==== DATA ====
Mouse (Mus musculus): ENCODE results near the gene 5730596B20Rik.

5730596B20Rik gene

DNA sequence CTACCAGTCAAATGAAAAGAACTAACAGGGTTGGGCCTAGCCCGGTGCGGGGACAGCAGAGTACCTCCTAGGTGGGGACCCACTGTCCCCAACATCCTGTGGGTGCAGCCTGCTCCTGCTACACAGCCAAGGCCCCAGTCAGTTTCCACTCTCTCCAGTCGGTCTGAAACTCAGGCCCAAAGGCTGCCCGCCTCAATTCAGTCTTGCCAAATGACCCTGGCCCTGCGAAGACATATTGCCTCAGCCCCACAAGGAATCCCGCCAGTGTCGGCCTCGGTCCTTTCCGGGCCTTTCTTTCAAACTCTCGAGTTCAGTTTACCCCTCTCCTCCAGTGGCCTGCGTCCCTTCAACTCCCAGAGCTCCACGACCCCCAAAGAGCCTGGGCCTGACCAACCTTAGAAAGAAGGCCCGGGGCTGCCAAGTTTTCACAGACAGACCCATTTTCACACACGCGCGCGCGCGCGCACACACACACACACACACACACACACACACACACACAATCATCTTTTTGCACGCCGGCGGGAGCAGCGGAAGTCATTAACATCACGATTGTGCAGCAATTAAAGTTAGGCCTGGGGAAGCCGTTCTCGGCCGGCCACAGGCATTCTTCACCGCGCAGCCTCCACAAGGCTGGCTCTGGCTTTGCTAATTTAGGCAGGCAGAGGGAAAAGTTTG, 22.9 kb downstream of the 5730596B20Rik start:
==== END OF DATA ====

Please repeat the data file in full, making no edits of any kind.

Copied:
Mouse (Mus musculus): ENCODE results near the gene 5730596B20Rik.

5730596B20Rik gene

DNA sequence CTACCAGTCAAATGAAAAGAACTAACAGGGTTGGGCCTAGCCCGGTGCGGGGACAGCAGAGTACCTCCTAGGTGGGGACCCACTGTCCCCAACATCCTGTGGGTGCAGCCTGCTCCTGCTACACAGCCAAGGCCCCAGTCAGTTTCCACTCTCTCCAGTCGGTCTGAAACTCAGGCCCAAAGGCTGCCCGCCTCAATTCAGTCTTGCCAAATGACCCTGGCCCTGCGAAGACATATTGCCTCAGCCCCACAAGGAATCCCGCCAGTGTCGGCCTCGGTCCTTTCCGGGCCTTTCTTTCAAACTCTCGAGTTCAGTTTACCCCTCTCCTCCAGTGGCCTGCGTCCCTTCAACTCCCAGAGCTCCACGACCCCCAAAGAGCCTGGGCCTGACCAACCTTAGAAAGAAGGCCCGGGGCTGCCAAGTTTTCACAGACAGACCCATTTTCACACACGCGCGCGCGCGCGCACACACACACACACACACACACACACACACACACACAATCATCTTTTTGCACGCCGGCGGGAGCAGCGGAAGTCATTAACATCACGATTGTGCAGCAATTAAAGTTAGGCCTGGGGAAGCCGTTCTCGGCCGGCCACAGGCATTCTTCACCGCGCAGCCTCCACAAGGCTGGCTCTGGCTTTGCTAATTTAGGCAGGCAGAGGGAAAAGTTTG, 22.9 kb downstream of the 5730596B20Rik start: